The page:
Here David Clayton and Paul Jernberg discuss how you deal with real people and real situations in order to change the music. This is the mission of Paul’s Magnificat Institute - magnificatinstitute.org
Here Paul Jerberg and I discuss what can be done to introduce good sacred music in your parish and the need for a formation for choir directors, priests and bishops. Sacred music is not just a matter of subjectivity - most priests and bishops seem to have lost sight of the fact that there are objective standards.
Art speaks in way that words alone cannot for as well as presenting the image, it is instrinsic to art that it connects and establishes relationships, between the viewer and the prototype, via the image and using the imagination. This stimulates the faculty by which we ‘see’ the invisible through the visible and so is essential to the development and retention of faith in God.
This week David talks to Charlie about how the liturgy and not socio-economic factors is the most powerful influence on the culture. And how it is the beauty of an authentic liturgical culture that is the driving force.
We quote John Paul II from his encyclical Centesimus Annus
[...I]t is not possible to understand man on the basis of economics alone, nor to define him simply on the basis of class membership. Man is understood in a more complete way when he is situated within the sphere of culture through his language, history, and the position he takes towards the fundamental events of life, such as birth, love, work, and death. At the heart of every culture lies the attitude man takes to the greatest mystery: the mystery of God. Different cultures are basically different ways of facing the question of the meaning of personal existence. When this question is eliminated, the culture and moral life of nations are corrupted.
, and Pope Pius XII who wrote the encyclical Mediator Dei on the liturgy, and included reference to sacred art. We refer to the following passage:
"195. What We have said about music, applies to the other fine arts, especially to architecture, sculpture and painting. Recent works of art which lend themselves to the materials of modern composition, should not be universally despised and rejected through prejudice. Modern art should be given free scope in the due and reverent service of the church and the sacred rites, provided that they preserve a correct balance between styles tending neither to extreme realism nor to excessive "symbolism," and that the needs of the Christian community are taken into consideration rather than the particular taste or talent of the individual artist. Thus modern art will be able to join its voice to that wonderful choir of praise to which have contributed, in honor of the Catholic faith, the greatest artists throughout the centuries. Nevertheless, in keeping with the duty of Our office, We cannot help deploring and condemning those works of art, recently introduced by some, which seem to be a distortion and perversion of true art and which at times openly shock Christian taste, modesty and devotion, and shamefully offend the true religious sense. These must be entirely excluded and banished from our churches, like "anything else that is not in keeping with the sanctity of the place."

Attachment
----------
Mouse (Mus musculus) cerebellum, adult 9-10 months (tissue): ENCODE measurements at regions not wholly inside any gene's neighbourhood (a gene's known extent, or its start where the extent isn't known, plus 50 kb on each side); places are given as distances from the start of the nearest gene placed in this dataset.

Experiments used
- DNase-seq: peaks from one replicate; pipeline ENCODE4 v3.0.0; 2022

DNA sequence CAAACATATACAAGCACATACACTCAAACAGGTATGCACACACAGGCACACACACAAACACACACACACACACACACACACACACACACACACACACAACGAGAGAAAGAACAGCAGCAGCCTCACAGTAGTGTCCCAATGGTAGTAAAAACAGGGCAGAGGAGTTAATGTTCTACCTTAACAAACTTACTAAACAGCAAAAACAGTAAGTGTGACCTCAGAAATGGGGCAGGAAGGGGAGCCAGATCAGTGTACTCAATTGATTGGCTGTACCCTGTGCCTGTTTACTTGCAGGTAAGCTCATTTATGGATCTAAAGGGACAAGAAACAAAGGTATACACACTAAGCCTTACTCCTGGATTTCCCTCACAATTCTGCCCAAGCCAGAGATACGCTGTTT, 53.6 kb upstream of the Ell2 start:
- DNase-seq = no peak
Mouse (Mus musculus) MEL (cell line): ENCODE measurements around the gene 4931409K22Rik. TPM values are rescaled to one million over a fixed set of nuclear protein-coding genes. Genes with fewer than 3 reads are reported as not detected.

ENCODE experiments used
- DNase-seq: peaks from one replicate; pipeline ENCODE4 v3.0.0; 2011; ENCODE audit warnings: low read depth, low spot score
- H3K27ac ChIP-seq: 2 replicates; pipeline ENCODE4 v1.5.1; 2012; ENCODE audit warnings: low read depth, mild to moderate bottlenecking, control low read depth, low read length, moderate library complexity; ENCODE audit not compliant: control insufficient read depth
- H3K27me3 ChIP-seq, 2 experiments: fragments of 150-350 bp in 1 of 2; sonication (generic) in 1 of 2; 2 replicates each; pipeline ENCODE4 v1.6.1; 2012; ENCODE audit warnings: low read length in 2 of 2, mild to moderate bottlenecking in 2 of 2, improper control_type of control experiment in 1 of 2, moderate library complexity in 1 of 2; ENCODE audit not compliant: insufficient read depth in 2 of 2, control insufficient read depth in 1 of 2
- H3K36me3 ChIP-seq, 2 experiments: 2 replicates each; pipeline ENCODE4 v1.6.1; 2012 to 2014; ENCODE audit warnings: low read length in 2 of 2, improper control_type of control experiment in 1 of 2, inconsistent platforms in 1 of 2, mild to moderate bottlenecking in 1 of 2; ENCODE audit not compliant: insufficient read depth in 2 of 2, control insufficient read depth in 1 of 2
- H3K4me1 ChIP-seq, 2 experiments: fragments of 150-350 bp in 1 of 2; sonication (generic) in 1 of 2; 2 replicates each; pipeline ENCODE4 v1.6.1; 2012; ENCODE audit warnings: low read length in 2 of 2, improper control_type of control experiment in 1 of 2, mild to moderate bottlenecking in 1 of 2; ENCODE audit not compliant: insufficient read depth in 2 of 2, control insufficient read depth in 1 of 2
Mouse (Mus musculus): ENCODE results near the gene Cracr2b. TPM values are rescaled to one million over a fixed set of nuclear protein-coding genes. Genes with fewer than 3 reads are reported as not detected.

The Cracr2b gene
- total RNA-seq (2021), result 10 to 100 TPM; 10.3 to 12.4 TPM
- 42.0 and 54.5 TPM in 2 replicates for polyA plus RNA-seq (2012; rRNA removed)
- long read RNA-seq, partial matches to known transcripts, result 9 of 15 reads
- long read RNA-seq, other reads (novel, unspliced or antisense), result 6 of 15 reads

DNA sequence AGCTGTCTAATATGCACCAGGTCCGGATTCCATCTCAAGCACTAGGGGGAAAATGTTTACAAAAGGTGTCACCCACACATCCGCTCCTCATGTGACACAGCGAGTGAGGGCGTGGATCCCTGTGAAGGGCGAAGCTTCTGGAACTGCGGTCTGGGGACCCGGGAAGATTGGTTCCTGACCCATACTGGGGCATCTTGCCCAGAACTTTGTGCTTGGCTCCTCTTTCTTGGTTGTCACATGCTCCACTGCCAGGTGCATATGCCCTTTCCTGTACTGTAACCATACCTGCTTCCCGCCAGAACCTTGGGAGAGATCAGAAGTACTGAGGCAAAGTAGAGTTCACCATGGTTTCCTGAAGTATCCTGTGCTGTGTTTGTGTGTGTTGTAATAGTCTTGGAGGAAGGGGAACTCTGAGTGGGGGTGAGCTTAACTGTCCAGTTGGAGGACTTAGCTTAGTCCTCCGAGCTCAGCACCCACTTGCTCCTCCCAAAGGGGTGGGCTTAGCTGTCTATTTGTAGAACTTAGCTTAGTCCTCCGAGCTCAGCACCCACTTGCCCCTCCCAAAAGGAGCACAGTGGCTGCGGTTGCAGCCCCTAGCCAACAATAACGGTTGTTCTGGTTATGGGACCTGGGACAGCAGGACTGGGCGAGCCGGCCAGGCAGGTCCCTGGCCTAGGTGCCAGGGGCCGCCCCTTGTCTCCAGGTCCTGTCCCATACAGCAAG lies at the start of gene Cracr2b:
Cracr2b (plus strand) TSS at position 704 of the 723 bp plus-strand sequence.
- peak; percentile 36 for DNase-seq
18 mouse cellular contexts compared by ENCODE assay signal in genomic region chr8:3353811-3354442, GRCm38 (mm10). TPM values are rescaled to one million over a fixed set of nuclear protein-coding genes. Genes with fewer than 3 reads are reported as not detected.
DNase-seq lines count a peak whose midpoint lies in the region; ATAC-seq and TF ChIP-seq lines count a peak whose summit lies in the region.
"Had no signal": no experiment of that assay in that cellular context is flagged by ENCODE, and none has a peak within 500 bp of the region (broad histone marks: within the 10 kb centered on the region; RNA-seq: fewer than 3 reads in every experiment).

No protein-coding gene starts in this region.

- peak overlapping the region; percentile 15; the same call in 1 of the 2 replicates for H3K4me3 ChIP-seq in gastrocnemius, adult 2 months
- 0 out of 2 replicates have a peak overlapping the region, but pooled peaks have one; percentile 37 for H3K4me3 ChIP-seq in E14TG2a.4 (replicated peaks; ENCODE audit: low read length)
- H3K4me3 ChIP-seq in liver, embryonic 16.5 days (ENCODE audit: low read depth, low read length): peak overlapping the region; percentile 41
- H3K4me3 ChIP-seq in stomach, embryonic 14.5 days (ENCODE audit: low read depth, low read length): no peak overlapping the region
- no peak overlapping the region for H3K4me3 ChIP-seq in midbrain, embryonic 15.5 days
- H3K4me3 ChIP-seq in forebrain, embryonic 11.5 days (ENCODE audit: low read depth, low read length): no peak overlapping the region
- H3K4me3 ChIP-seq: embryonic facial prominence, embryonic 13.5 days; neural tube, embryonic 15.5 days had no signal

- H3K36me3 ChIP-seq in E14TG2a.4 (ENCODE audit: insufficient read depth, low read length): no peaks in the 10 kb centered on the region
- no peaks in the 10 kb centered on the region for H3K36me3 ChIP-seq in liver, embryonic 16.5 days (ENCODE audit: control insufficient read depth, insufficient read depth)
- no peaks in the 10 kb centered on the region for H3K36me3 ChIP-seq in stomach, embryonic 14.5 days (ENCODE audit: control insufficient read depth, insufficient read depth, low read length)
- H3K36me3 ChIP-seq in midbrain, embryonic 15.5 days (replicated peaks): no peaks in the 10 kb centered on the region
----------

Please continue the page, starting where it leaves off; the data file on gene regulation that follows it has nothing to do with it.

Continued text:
And consider the following pictures. From the Baroque period of the 17th century:
St Jerome Reading by Georges De La Tours, French 17th century
A portrait painted by St Anthony Van Dyck when a teenager and a student of Rubens. Flemish, 17th century.
Landscape by Corot, French, 19th century
And we consider the following buildings in our discussion of the Victorian Neo-Gothic
St Mary's Catholic Cathedral, designed by AW Pugin, Newcastle-upon-Tyne, england, 19th century.
St Mary's Newcastle-upon-Tyne, interior.
The Anglican Cathedral, Liverpool, England, designed by Sir Giles Gilbert-Scott, begun early 20th century, completed 1978.
Paddy's Wigwam - the Catholic Cathedral, Liverpool, start and completed in the 1960s.
The K-2 telephone box, designed by Sir Giles Gilbert Scott, with Queen Elizabeth Tower housing Big Ben, in the background, designed by AW Pugin.
Street furniture that is derived from and points to the liturgical culture. Icons of the English landscape - the red letter box and the red phone box.
These are two old ideas that are new to many people today, and surprisingly they are connected. Pope Benedict XVI told us that the driving force for the New Evangelization is the Domestic Church. Prayer in the home focussed on a place set aside for it and marked by sacred images goes back to Roman times; the method of seeking to evangelize the post-Christian West termed the New Evangelization. So while the problem is new - how do we convert people whose parents or grandparents were Christian and think they already know enough about the Faith to know they don't like it? - the answer is the same as it ever was. We must be supernaturally transformed, shining with the love of Christ so people want what we have! And it is prayer in the Domestic Church that plays a crucial part in that personal transformation.
Links and quotes:
Pope Benedict XVI, as Cardinal Ratzinger: on the New Evangelization
Way of Beauty blog article: The New Evangelization and the Domestic Church - Pope Benedict XVI on the connection between the two
Pictures of Roman home altars and dining arrangements, followed by a modern icon corner: